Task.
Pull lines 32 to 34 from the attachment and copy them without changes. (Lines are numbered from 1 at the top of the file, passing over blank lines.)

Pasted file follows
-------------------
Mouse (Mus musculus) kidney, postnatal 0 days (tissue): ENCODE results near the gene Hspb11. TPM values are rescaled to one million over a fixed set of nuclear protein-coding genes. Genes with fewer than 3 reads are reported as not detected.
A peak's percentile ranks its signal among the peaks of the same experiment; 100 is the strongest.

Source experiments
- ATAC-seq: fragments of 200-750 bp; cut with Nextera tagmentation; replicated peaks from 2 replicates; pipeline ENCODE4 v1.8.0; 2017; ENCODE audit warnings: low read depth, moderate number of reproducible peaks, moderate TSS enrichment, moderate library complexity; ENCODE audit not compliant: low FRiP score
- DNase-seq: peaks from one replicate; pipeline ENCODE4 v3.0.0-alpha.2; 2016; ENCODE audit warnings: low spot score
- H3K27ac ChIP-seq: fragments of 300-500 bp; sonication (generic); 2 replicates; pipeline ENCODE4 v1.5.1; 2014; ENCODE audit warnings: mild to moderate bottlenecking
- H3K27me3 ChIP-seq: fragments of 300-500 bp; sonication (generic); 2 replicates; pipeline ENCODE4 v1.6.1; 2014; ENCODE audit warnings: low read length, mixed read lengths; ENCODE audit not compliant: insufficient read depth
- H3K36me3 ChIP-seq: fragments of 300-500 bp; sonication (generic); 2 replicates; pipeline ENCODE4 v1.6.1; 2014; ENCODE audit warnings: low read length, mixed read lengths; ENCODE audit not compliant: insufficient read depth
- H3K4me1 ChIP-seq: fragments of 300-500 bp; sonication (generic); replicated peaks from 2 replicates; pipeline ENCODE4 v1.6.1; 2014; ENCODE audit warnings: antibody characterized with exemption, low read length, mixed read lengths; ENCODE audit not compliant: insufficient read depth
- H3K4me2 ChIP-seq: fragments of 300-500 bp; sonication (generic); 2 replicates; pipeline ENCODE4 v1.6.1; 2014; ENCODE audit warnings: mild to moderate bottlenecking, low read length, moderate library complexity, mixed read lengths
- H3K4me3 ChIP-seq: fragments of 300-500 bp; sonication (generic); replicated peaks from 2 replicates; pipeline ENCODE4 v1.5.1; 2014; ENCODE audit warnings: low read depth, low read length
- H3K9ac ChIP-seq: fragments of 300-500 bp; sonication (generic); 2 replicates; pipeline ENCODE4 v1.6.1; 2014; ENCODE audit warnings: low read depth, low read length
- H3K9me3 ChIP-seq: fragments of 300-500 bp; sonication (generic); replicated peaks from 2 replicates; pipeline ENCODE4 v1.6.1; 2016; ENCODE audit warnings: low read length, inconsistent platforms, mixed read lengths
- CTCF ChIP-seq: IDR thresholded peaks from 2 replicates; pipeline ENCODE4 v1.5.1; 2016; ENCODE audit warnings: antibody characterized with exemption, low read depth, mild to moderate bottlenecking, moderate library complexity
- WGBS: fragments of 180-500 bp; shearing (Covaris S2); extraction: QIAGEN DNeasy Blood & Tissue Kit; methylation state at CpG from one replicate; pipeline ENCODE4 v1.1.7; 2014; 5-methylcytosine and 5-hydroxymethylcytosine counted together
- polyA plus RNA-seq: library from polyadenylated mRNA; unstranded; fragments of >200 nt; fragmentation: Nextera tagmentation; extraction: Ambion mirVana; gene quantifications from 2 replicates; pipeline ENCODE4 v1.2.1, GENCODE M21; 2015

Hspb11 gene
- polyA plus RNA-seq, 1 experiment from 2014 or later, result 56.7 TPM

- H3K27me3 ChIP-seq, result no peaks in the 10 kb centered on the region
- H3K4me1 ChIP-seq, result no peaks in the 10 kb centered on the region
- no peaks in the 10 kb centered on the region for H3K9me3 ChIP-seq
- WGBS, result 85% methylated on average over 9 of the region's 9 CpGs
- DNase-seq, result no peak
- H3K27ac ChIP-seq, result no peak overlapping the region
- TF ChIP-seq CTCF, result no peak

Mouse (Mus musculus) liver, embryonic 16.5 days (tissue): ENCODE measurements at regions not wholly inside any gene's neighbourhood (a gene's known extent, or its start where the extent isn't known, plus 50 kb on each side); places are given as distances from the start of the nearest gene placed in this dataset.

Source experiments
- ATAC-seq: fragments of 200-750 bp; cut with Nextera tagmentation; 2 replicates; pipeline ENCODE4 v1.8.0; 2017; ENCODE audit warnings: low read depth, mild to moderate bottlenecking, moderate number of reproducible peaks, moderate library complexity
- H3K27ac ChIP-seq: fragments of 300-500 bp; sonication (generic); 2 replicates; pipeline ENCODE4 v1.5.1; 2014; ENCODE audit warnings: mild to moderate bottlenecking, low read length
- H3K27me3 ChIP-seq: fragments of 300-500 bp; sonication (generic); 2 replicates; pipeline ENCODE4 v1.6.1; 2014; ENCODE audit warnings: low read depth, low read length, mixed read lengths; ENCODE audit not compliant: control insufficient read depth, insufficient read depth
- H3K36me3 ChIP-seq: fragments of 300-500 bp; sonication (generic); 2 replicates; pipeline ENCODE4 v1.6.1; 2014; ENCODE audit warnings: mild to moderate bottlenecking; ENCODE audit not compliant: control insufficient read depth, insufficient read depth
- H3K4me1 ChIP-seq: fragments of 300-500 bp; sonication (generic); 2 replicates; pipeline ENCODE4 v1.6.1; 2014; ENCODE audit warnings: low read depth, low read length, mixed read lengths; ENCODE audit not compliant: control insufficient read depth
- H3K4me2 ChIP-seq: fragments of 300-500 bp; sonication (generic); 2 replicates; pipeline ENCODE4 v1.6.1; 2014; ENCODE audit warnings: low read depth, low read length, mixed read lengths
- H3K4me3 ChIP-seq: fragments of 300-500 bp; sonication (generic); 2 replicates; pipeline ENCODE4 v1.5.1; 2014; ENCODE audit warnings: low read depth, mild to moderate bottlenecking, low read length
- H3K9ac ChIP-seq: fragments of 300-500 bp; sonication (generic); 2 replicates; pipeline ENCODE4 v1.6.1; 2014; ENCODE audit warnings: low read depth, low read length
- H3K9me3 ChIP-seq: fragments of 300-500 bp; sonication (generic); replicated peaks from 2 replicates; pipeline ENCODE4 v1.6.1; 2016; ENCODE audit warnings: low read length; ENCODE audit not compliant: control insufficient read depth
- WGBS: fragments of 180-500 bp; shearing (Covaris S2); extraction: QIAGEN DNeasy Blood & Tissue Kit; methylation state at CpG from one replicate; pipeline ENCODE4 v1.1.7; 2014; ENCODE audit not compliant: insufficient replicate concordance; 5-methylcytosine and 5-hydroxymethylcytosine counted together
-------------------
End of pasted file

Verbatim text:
- H3K4me1 ChIP-seq: fragments of 300-500 bp; sonication (generic); 2 replicates; pipeline ENCODE4 v1.6.1; 2014; ENCODE audit warnings: low read depth, low read length, mixed read lengths; ENCODE audit not compliant: control insufficient read depth
- H3K4me2 ChIP-seq: fragments of 300-500 bp; sonication (generic); 2 replicates; pipeline ENCODE4 v1.6.1; 2014; ENCODE audit warnings: low read depth, low read length, mixed read lengths
- H3K4me3 ChIP-seq: fragments of 300-500 bp; sonication (generic); 2 replicates; pipeline ENCODE4 v1.5.1; 2014; ENCODE audit warnings: low read depth, mild to moderate bottlenecking, low read length